Daily Archives: June 4, 2012

‘Cause I need a little sweetness . . .

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Right this very minute.  Between allergies, aches and pains, mortgages, lack of insurance and assorted RL stuff, I am feeling a little overwhelmed. At least my hair is nice, clean and full of body, if in need of a trim. You have to appreciate life’s simple pleasures.

Anyhow, here’s some images of a certain sweet actor and sweet, tender, vulnerable moments with his characters.

Life is a Banquet : My other favorite “Ros”

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Rosalind Russell as Auntie Mame (1955).

Live! Live! Live! Life is a banquet, and most poor suckers are starving to death.
Taking joy in life is a woman’s best cosmetic.
I’ll match my flops with anybody’s but I wouldn’t have missed ’em.

~Rosalind Russell, American stage and screen actress (1907-1976)

I have two favorite ladies named “Ros.” One is Ros Myers from Spooks (who is also, in case you were wondering, very much So Not Dead) and the other is one of my favorite actresses, Rosalind Russell.

Today, June 4, is her birthday. Ros was the fast-talking reporter Hildy Johnson bantering with Cary Grant in the comedy classic His Girl Friday, the gossip with the absurd fashion sense in the brilliantly catty The Women and the eccentric, larger-than-life Mame Dennis in the wonderful Auntie Mame. (not to be confused with the musical Mame, made into a mediocre movie with Lucille Ball shot with a lot of soft focus lenses).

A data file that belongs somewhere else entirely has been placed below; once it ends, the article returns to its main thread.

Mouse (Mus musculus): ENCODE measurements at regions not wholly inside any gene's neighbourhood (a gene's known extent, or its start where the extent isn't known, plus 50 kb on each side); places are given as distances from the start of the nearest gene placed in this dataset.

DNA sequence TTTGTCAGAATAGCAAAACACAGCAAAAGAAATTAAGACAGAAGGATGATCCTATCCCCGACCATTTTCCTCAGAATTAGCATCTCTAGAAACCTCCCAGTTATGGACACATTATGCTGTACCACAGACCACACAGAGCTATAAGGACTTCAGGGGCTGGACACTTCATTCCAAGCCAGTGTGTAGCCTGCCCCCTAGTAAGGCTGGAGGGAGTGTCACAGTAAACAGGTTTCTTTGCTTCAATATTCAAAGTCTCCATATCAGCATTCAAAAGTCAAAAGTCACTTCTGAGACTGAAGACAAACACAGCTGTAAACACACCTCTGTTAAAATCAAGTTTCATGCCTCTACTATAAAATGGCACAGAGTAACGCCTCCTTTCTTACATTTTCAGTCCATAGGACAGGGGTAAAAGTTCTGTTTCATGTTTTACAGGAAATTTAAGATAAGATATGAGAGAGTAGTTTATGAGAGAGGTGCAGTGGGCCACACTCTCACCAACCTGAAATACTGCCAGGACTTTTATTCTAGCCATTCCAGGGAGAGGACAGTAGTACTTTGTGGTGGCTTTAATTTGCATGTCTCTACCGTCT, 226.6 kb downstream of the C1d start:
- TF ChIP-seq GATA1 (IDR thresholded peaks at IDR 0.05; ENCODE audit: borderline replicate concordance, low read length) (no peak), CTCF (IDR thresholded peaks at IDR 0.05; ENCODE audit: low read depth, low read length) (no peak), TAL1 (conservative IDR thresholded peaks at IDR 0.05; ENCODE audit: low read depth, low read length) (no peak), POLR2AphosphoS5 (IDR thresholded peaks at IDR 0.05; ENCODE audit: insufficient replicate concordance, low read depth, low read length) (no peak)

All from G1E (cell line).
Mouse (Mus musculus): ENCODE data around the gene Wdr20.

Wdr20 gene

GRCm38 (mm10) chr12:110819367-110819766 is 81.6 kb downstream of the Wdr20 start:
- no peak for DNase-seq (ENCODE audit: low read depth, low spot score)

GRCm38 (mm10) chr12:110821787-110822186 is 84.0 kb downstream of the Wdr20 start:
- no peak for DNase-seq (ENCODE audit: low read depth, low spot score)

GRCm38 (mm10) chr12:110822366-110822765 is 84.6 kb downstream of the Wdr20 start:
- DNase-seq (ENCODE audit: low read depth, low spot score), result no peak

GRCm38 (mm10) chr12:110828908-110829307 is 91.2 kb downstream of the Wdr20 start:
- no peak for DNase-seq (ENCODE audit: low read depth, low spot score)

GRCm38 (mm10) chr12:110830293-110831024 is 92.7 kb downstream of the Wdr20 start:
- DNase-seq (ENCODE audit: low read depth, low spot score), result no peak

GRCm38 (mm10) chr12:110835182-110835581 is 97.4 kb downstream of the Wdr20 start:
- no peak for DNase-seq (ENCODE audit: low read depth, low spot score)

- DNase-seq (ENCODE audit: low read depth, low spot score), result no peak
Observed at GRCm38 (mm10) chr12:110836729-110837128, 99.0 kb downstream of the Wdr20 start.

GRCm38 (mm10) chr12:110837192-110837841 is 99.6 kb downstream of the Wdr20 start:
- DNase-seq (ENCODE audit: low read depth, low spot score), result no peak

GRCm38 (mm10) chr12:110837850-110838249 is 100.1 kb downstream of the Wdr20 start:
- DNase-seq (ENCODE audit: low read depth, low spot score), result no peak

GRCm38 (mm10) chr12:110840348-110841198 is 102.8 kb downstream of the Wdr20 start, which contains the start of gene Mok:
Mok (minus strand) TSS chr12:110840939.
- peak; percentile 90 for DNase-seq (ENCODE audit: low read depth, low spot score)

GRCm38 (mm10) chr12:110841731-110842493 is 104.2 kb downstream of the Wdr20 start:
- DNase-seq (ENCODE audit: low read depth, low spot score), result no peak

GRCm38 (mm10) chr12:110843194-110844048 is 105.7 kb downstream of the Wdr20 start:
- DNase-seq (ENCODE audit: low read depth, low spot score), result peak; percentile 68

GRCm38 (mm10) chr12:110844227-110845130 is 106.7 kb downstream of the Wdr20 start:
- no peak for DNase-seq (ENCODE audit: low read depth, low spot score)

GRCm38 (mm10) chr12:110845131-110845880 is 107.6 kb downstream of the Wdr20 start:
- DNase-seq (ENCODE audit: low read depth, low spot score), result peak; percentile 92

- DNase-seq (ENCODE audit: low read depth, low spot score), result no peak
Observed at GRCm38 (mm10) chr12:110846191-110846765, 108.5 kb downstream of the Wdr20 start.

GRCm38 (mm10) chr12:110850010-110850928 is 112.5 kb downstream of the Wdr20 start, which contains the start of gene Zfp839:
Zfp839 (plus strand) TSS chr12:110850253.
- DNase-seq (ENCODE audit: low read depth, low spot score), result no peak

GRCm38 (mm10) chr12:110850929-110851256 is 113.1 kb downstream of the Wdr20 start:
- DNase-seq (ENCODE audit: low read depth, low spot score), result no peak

The first quote is actually from Auntie Mame,, and Rosalind adopted “Life is a Banquet” as the title of her bio, which was published the year after her passing. I’ve re-read it a number of times over the years. That quote is a great piece of advice, and I think it’s one Miss Russell lived by, right through the crippling rheumatoid arthritis she had to fight and the cancer that ultimately claimed her life.

Rosalind Russell is someone I would have loved to have met. Even in the flops to which she refers, her performances are always worth watching. And while she is remembered most for her comedies, she was also a very fine dramatic actress. Ros Russell may be gone, but like my other favorite Ros, she definitely isn’t forgotten.

Ros as Mrs. Fowler, the incorrigible gossip in “The Women” (1939)

Ros Russell and Cary Grant in “His Girl Friday” (1940).

Rainy days and Mondays . . . and Richard

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No need to talk it out, we know what it’s all about  . . . rainy days and Mondays always get me down . . . funny but it seems it’s the only thing to do, run and find the one who loves you . . .

I used to listen to lots of Karen Carpenter. She had such a rich, mellow, expressive voice that wasn’t quite like anyone else’s. Karen sang some upbeat pop tunes such as “Top of the World,” but it’s the melancholy tunes that I seem to sing in my head  more often than the happier ones. Karen can make you cry, but it’s a cathartic flow of tears, a satisfying sort of melancholy.

I wonder if Mr. Armitage is a fan? He’s a bit too young to remember the Carpenters in their heyday, but then I am a fan of music and musicians that lived and died before I was even born. You like what speaks to you, whether it’s current or from decades or centuries ago.

This one was used in a lot of weddings back in the day, with its talk of “white lace and promises . . . so much of life ahead, we start out walking and learn to run . . . we’ve only just begun . . .”

I think this calls for a little John and Margaret. And Harry and Gerri. May your Monday be a good one and may any cloudbursts not rain on your parade.